Conditional expectation
Jason Swanson
April 17, 2009
1
Conditioning on
σ
algebras
Let (Ω
,
F
, P
) be a probability space and let
A
∈ F
with
P
(
A
)
>
0. Define
Q
(
B
) =
P
(
B

A
) =
P
(
B
∩
A
)
P
(
A
)
,
for all
B
∈ F
.
It is easy to to check that
Q
is a probability measure on (Ω
,
F
). If
X
is a random variable,
we define the
conditional expectation of
X
given
A
as
E
[
X

A
] =
X dQ,
(1.1)
whenever this integral is welldefined. Note that
E
[1
B

A
] =
P
(
B

A
).
Theorem 1.1.
If
E
[

X

1
A
]
<
∞
, then
X
is
Q
integrable. If
X
≥
0
or
E
[

X

1
A
]
<
∞
, then
E
[
X

A
] =
E
[
X
1
A
]
P
(
A
)
.
(1.2)
Remark 1.2.
Note that (1.2) may be written as
E
[
X

A
] =
α
(
A
)
P
(
A
)
,
(1.3)
where
dα
=
X dP
. Also note that (1.2) gives us the formula
E
[
X
1
A
] =
P
(
A
)
E
[
X

A
]. If
X
= 1
B
, then this reduces to the familiar multiplication rule,
P
(
A
∩
B
) =
P
(
A
)
P
(
B

A
).
Proof of Theorem 1.1.
Note that if
P
(
B
) = 0, then
Q
(
B
) = 0. Hence
Q
P
. Also note
that
Q
(
B
) =
B
1
A
P
(
A
)
dP,
for all
B
∈ F
.
Thus,
dQ/dP
= 1
A
/P
(
A
). It follows that if
X
≥
0, then
E
[
X

A
] =
X dQ
=
X
dQ
dP
dP
=
E
X
1
A
P
(
A
)
=
E
[
X
1
A
]
P
(
A
)
.
Therefore, if
E
[

X

1
A
]
<
∞
, then
X
is
Q
integrable, and the same formula holds.
1
This preview has intentionally blurred sections. Sign up to view the full version.
View Full Document
Lemma 1.3.
Any finite
σ
algebra
F
on
Ω
can be written as
F
=
σ
(
{
A
j
}
n
j
=1
)
, where
{
A
j
}
n
j
=1
is a partition of
Ω
, that is,
Ω =
˙
n
j
=1
A
j
. Moreover, the partition
{
A
j
}
n
j
=1
is unique.
Proof.
For each
ω
∈
Ω, let
A
ω
be the smallest measurable set containing
ω
.
That is,
A
ω
=
F
ω
, where
F
ω
=
{
A
∈ F
:
ω
∈
A
}
. Since this is a finite intersection,
A
ω
∈ F
. In
particular,
E
=
{
A
ω
:
ω
∈
Ω
}
is a finite set. We claim that
E
is a partition of Ω and that
F
=
σ
(
E
).
Clearly, Ω =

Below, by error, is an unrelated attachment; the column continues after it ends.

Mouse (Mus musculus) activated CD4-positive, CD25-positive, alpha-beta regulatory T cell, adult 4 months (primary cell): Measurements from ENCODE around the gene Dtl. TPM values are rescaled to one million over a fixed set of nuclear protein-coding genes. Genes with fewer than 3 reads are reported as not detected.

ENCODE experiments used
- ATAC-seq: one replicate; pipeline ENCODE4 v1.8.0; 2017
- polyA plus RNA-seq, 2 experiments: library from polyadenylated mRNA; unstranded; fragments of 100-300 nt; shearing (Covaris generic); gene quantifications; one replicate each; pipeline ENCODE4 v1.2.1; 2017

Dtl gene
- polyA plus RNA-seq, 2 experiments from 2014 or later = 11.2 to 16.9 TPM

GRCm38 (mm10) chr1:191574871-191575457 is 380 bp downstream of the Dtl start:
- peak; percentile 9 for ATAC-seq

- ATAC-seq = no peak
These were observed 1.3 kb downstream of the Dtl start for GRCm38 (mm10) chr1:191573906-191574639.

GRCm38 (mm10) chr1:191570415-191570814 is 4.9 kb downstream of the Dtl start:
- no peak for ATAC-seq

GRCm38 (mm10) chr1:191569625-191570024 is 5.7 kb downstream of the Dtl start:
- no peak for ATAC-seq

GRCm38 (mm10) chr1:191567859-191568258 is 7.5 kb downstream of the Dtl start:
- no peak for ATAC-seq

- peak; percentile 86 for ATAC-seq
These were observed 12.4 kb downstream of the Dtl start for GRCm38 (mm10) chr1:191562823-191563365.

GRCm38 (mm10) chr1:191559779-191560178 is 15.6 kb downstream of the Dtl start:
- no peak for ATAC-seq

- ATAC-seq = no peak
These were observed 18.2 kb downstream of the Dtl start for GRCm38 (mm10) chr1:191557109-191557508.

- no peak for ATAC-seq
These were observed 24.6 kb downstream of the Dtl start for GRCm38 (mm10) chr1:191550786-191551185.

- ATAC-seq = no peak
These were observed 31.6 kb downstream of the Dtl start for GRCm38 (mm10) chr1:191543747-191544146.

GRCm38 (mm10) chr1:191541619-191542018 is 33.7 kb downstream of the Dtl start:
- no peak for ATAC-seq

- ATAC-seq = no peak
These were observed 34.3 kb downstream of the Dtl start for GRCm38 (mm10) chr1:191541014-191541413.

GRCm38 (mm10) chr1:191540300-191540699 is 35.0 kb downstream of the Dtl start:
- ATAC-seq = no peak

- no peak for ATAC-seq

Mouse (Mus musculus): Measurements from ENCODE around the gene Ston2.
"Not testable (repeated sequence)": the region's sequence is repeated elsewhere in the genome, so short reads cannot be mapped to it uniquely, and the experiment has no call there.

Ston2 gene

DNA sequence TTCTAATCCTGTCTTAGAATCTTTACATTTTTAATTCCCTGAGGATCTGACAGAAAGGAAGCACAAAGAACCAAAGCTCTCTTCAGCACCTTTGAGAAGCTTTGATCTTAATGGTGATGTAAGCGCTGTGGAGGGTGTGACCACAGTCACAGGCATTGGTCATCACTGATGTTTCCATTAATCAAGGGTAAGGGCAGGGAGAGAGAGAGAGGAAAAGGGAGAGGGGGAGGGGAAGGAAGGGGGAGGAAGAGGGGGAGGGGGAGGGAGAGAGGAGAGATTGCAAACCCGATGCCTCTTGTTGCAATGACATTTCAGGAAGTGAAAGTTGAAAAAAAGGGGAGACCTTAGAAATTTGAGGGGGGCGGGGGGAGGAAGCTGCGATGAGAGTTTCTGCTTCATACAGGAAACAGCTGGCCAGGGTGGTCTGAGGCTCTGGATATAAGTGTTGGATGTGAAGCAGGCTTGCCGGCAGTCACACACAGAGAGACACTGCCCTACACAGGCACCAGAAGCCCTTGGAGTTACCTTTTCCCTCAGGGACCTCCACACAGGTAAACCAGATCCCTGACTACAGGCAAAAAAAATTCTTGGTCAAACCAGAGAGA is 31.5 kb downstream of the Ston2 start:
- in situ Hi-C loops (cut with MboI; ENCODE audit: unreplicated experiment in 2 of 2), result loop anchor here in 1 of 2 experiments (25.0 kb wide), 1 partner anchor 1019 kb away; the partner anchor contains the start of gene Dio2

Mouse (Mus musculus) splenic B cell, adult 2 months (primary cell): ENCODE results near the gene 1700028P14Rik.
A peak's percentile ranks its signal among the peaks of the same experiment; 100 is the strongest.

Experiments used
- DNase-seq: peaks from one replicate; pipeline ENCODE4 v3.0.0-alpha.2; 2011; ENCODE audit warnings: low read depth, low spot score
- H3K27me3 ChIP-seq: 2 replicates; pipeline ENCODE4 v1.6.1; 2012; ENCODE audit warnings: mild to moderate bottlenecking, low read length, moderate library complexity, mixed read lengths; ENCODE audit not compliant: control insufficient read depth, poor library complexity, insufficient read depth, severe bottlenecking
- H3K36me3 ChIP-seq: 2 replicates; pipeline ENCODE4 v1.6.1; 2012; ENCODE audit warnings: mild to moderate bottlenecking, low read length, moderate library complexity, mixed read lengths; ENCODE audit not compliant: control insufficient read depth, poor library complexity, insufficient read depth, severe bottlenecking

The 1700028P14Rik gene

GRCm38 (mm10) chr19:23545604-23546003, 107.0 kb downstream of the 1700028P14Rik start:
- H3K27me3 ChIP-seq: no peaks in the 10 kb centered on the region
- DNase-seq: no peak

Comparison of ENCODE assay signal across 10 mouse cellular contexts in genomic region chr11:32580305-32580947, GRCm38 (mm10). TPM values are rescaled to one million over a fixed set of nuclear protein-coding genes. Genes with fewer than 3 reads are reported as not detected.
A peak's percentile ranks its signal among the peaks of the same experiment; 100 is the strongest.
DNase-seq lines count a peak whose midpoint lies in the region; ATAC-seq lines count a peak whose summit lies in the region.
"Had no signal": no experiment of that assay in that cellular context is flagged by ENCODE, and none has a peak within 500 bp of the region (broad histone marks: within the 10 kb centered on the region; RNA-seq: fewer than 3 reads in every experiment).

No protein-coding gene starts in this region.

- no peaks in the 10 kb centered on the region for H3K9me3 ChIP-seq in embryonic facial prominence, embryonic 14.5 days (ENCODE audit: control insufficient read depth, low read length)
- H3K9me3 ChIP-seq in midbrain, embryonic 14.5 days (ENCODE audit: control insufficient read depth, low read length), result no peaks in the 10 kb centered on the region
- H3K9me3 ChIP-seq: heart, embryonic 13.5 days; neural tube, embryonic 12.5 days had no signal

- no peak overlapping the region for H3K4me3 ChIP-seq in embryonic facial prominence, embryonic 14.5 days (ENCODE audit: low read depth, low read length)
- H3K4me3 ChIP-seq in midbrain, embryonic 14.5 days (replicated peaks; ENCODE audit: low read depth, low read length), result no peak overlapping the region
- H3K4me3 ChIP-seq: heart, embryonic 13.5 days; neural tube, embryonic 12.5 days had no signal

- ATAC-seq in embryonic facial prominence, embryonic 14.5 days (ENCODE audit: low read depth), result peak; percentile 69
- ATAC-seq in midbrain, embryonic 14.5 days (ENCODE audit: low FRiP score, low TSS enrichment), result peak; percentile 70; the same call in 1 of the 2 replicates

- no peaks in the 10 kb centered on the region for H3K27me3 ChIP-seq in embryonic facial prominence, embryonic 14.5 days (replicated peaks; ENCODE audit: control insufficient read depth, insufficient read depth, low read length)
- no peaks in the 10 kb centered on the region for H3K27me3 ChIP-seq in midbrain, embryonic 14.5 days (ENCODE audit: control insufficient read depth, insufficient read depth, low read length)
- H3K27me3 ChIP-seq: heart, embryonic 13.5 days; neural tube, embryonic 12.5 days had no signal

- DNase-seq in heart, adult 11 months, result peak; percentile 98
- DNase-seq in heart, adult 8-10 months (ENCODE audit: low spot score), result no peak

ω
∈
Ω
A
ω
, so to show that
E
is a partition, it suffices to show that this is a
disjoint union. More specifically, we wish to show that if
ω, ω
∈
Ω, then either
A
ω
=
A
ω
or
A
ω
∩
A
ω
=
∅
. Let
ω, ω
∈
Ω. Note that for any
A
∈ F
, if
ω
∈
A
, then
A
∈ F
ω
, which
implies
A
ω
⊂
A
. Hence, if
ω
∈
A
ω
, then
A
ω
⊂
A
ω
; and if
ω
∈
A
c
ω
, then
A
ω
⊂
A
c
ω
. That is,
either
A
ω
⊂
A
ω
or
A
ω
⊂
A
c
ω
. By symmetry, either
A
ω
⊂
A
ω
or
A
ω
⊂
A
c
ω
. Taken together,
this shows that either
A
ω
=
A
ω
or
A
ω
∩
A
ω
=
∅
.
To see that
F
=
σ
(
E
), simply note that any
A
∈ F
can be written as
A
=
ω
∈
A
A
ω
, and
that this is a finite union.
For uniqueness, suppose that
F
=
σ
(
{
B
j
}
n
j
=1
), where Ω =
˙
n
j
=1
B
j
.
If
ω
∈
B
j
, then
A
ω
=
B
j
. Therefore,
E
=
{
B
j
}
n
j
=1
.
Exercise 1.4.
Show that every infinite
σ
algebra is uncountable.
Let (Ω
,
F
, P
) be a probability space and
X
an integrable random variable. Let
G ⊂ F
be a finite
σ
algebra.
Write
G
=
σ
(
{
A
j
}
n
j
=1
), where
{
A
j
}
n
j
=1
is a partition of Ω.
The
conditional expectation of
X
given
G
, written
E
[
X
 G
], is a random variable defined
by
E
[
X
 G
](
ω
) =
E
[
X

A
1
]
if
ω
∈
A
1
,
E
[
X

A
2
]
if
ω
∈
A
2
,
.
.
.
E
[
X

A
n
]
if
ω
∈
A
n
.
Note that we may write
E
[
X
 G
] =
n
j
=1
E
[
X

A
j
]1
A
j
.
(1.4)
We also define the
conditional probability of
A
given
G
as
P
(
A
 G
) =
E
[1
A
 G
]. Note
that
P
(
A
 G
)(
ω
) =
P
(
A

A
j
) if
ω
∈
A
j
.
This is the end of the preview.
Sign up
to
access the rest of the document.
 Spring '09
 Algebra, Probability, Probability theory, Stochastic process, Conditional expectation, Aω

Click to edit the document details